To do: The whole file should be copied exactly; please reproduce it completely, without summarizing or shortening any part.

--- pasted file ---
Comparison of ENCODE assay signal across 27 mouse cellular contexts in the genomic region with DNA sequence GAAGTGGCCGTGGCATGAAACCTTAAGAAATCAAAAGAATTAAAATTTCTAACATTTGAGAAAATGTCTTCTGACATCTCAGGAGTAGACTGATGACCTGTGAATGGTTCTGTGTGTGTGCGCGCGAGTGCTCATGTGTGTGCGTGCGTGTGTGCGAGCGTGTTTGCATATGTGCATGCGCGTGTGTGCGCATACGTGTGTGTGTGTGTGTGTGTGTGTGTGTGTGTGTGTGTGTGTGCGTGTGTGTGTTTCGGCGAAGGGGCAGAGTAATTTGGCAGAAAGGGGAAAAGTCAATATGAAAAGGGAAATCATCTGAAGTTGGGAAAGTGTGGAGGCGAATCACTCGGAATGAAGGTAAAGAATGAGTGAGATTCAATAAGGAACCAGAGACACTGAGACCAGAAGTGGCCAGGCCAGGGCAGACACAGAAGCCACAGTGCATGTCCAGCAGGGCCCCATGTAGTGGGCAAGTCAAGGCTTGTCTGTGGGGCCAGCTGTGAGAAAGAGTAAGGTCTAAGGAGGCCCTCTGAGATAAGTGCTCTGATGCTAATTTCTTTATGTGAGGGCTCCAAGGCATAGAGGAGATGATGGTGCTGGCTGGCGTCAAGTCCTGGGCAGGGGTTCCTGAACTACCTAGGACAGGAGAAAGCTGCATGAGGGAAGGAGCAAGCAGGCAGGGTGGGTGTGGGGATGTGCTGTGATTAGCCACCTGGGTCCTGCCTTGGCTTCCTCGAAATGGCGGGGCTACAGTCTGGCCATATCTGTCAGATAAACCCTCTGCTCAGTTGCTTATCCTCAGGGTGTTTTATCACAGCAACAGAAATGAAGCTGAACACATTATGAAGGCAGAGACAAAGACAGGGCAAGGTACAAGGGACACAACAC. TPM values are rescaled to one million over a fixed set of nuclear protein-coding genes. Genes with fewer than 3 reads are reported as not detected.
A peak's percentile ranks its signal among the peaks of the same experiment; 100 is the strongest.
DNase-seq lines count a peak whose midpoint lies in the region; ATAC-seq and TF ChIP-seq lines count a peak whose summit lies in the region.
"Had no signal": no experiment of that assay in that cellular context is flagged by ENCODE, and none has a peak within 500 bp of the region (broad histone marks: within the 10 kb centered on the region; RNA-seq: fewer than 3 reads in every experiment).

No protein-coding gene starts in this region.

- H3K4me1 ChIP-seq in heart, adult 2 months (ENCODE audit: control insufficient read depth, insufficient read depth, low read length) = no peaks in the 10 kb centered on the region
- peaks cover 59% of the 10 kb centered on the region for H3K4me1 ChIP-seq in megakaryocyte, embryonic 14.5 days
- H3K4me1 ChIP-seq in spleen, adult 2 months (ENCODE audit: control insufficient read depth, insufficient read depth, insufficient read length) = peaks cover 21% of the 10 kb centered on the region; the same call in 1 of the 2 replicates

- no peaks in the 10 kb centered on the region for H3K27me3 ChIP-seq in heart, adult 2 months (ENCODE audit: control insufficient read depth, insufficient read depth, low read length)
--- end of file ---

Comparison of ENCODE assay signal across 27 mouse cellular contexts in the genomic region with DNA sequence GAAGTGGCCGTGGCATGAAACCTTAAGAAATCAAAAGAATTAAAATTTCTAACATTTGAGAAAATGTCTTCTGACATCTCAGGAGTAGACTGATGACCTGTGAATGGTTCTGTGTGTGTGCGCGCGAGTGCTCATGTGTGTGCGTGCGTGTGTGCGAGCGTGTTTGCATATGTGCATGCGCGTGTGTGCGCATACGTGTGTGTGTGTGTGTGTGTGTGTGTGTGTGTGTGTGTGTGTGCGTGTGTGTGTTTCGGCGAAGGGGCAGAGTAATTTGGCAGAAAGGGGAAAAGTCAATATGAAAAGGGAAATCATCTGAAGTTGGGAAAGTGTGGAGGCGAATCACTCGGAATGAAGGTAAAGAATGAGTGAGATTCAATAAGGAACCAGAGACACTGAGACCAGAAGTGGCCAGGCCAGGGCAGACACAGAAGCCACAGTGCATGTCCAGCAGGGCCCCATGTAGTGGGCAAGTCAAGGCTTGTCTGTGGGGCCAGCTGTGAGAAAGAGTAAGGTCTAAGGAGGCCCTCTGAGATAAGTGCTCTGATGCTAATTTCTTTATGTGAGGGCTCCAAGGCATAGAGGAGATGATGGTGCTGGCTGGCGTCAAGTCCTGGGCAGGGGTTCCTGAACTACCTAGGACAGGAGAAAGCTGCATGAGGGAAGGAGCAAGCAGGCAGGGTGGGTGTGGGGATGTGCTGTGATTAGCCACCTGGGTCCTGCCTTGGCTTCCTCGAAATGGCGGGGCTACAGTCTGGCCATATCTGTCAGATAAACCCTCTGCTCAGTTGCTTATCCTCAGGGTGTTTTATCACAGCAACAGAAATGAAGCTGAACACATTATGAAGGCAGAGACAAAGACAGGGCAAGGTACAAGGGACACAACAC. TPM values are rescaled to one million over a fixed set of nuclear protein-coding genes. Genes with fewer than 3 reads are reported as not detected.
A peak's percentile ranks its signal among the peaks of the same experiment; 100 is the strongest.
DNase-seq lines count a peak whose midpoint lies in the region; ATAC-seq and TF ChIP-seq lines count a peak whose summit lies in the region.
"Had no signal": no experiment of that assay in that cellular context is flagged by ENCODE, and none has a peak within 500 bp of the region (broad histone marks: within the 10 kb centered on the region; RNA-seq: fewer than 3 reads in every experiment).

No protein-coding gene starts in this region.

- H3K4me1 ChIP-seq in heart, adult 2 months (ENCODE audit: control insufficient read depth, insufficient read depth, low read length) = no peaks in the 10 kb centered on the region
- peaks cover 59% of the 10 kb centered on the region for H3K4me1 ChIP-seq in megakaryocyte, embryonic 14.5 days
- H3K4me1 ChIP-seq in spleen, adult 2 months (ENCODE audit: control insufficient read depth, insufficient read depth, insufficient read length) = peaks cover 21% of the 10 kb centered on the region; the same call in 1 of the 2 replicates

- no peaks in the 10 kb centered on the region for H3K27me3 ChIP-seq in heart, adult 2 months (ENCODE audit: control insufficient read depth, insufficient read depth, low read length)